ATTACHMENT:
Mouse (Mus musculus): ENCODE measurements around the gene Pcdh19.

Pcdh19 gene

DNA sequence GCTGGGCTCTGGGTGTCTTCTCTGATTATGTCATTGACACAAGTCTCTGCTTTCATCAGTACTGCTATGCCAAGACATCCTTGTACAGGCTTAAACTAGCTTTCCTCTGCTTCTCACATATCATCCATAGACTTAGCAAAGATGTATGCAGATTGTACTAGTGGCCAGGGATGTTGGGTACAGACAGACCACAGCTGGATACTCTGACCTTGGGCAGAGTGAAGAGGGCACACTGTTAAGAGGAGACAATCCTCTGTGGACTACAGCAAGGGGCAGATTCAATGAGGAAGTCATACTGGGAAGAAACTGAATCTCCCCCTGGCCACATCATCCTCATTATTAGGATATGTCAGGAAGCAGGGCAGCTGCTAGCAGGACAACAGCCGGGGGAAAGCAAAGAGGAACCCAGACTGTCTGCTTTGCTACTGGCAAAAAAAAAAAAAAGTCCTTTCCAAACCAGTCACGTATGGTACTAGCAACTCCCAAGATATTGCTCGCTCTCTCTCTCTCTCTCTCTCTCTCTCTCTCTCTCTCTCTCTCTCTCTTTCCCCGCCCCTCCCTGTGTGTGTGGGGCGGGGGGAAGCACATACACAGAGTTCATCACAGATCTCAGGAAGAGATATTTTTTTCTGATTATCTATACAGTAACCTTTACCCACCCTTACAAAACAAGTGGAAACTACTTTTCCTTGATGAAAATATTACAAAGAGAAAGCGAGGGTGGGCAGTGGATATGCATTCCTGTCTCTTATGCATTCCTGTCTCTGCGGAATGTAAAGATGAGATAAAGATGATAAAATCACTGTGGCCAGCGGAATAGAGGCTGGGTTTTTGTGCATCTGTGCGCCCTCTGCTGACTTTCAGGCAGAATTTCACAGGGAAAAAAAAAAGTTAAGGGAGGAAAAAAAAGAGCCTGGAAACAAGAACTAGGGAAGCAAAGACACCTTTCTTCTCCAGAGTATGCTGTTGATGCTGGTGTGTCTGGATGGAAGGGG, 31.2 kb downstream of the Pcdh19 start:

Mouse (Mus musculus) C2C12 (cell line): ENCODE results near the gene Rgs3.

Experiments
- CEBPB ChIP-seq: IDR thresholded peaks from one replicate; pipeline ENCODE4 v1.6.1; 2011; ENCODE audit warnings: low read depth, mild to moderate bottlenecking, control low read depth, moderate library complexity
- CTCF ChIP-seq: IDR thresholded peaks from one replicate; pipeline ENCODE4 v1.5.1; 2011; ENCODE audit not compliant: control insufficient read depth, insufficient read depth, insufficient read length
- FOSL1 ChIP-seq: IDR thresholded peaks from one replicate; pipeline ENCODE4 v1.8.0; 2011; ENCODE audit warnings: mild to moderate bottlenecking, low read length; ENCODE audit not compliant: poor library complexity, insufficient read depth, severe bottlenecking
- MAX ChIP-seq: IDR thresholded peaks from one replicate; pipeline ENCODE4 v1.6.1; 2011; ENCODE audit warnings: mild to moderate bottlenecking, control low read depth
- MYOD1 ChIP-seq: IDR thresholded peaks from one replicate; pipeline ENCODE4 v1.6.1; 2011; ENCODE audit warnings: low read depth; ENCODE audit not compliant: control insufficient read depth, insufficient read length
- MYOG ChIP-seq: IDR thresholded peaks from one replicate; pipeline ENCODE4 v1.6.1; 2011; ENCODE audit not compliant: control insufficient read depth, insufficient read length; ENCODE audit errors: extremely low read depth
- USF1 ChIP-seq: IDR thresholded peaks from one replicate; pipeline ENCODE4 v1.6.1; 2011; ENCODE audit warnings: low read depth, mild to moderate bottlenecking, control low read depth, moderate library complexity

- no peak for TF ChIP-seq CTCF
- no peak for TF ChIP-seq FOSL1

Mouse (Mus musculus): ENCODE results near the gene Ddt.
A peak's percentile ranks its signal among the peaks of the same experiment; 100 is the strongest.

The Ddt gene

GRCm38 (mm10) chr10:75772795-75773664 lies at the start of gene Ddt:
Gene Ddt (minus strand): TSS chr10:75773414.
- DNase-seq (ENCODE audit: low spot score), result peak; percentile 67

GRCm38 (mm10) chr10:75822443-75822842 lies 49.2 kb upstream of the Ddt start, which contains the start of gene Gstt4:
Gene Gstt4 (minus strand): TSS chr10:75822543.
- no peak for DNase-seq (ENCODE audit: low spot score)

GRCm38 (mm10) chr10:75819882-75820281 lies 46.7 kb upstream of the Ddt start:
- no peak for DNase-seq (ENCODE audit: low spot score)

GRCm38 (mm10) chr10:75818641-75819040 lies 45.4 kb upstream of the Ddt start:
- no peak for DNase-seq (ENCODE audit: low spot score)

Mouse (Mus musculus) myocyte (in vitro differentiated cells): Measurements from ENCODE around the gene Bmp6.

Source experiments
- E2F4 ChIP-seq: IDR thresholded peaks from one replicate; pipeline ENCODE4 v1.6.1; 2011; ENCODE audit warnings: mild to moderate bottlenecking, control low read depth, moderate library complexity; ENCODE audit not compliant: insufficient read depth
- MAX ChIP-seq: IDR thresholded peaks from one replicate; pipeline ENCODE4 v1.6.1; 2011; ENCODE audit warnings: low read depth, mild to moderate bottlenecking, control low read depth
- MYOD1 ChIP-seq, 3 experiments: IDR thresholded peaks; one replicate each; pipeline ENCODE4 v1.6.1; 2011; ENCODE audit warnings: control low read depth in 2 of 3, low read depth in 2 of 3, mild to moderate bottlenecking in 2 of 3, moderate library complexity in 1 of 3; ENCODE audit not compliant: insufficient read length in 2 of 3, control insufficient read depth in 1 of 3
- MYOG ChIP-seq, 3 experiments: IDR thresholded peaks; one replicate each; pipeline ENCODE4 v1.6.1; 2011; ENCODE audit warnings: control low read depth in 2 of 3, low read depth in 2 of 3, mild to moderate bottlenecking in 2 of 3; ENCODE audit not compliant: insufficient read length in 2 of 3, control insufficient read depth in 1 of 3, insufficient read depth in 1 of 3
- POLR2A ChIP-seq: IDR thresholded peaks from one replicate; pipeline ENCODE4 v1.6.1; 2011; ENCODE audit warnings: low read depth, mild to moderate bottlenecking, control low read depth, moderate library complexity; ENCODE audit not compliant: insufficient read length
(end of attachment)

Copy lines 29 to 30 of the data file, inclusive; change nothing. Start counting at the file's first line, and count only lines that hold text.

Source experiments
- E2F4 ChIP-seq: IDR thresholded peaks from one replicate; pipeline ENCODE4 v1.6.1; 2011; ENCODE audit warnings: mild to moderate bottlenecking, control low read depth, moderate library complexity; ENCODE audit not compliant: insufficient read depth